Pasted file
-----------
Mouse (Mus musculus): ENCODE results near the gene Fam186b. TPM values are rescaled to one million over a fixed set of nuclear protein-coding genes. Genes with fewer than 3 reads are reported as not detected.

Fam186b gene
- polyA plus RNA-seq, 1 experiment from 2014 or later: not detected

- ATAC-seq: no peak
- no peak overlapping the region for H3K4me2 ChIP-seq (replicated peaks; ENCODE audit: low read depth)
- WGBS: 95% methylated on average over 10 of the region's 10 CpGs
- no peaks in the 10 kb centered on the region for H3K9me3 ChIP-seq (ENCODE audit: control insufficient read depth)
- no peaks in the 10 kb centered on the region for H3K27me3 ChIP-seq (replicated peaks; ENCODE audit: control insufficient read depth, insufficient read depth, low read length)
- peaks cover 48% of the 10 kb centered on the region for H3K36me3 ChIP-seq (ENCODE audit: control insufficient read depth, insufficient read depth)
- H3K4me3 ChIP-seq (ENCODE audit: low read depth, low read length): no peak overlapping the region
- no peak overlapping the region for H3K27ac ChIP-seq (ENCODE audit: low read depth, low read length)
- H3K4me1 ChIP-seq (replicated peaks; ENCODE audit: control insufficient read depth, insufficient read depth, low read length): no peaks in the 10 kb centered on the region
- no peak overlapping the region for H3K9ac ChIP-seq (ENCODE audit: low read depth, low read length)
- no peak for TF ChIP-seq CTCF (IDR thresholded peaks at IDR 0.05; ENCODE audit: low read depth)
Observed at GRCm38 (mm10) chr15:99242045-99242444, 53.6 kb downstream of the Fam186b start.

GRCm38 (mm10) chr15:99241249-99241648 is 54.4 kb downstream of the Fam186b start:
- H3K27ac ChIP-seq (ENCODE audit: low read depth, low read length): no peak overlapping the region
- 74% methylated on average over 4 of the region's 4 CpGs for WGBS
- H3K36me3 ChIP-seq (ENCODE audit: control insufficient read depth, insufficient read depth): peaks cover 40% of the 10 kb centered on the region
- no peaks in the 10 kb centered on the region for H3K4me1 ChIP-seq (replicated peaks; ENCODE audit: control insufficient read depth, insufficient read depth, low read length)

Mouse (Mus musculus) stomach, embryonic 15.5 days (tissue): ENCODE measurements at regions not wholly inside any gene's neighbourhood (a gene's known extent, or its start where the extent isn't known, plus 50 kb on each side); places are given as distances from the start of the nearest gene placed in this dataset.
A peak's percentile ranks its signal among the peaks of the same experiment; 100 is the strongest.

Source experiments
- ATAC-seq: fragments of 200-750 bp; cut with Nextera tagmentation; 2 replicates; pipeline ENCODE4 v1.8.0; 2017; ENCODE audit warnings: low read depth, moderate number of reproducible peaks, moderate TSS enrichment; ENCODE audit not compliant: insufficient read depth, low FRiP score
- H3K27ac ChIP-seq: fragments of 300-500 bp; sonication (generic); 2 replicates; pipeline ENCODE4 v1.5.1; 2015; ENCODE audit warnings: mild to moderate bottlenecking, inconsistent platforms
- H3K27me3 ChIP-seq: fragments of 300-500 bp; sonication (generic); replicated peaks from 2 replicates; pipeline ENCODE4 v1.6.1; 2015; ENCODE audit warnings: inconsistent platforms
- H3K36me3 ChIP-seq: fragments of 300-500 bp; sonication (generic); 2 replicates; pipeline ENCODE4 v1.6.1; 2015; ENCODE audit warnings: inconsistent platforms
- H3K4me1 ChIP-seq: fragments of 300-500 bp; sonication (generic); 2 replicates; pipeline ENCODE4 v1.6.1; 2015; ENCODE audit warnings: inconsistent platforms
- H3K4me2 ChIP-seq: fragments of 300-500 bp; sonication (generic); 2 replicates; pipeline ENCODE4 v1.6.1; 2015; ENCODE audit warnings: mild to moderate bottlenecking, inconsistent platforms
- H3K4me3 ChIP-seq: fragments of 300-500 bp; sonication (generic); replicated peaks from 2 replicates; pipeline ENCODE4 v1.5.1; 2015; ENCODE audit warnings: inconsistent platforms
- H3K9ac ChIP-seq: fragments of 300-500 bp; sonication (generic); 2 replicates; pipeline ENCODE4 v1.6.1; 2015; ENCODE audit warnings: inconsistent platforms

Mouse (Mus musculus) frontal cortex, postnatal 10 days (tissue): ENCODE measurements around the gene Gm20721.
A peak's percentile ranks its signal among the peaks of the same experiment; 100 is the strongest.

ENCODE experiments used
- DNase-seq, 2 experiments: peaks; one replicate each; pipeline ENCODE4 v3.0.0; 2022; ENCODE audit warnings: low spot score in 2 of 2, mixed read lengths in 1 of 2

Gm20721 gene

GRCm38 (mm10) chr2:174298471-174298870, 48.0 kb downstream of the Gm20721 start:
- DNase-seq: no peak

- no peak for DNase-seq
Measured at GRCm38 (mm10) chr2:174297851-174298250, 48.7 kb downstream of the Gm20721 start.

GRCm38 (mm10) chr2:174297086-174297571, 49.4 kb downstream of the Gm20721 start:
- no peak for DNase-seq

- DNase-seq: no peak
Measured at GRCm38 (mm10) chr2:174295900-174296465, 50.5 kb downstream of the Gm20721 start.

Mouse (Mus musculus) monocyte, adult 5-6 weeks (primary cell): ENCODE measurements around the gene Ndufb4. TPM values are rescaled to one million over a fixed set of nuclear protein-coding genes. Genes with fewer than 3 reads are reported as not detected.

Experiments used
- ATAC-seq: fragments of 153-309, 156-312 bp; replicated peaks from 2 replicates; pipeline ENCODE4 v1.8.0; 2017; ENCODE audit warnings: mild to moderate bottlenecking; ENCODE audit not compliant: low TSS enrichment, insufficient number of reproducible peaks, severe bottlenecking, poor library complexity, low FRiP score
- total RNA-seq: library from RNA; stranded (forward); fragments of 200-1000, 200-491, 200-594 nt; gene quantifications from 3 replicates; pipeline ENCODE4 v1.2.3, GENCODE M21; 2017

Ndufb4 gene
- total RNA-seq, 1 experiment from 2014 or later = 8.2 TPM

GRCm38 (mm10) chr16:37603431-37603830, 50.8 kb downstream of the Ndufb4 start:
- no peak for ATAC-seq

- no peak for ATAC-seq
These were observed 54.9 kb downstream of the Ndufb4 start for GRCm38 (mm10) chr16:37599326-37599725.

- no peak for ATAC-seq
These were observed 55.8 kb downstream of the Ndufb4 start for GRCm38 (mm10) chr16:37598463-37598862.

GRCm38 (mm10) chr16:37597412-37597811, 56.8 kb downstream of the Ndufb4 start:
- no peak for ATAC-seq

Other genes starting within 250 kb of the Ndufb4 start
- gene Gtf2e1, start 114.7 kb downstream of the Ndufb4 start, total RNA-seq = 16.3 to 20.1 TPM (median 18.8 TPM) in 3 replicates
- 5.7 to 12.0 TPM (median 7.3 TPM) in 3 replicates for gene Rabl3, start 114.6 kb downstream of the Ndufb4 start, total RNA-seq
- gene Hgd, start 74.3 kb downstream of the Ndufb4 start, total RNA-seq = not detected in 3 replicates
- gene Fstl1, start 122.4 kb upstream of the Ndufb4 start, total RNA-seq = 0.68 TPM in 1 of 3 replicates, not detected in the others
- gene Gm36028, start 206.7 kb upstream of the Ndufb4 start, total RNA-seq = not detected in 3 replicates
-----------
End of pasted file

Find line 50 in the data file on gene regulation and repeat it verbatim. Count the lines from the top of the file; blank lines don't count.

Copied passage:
- total RNA-seq, 1 experiment from 2014 or later = 8.2 TPM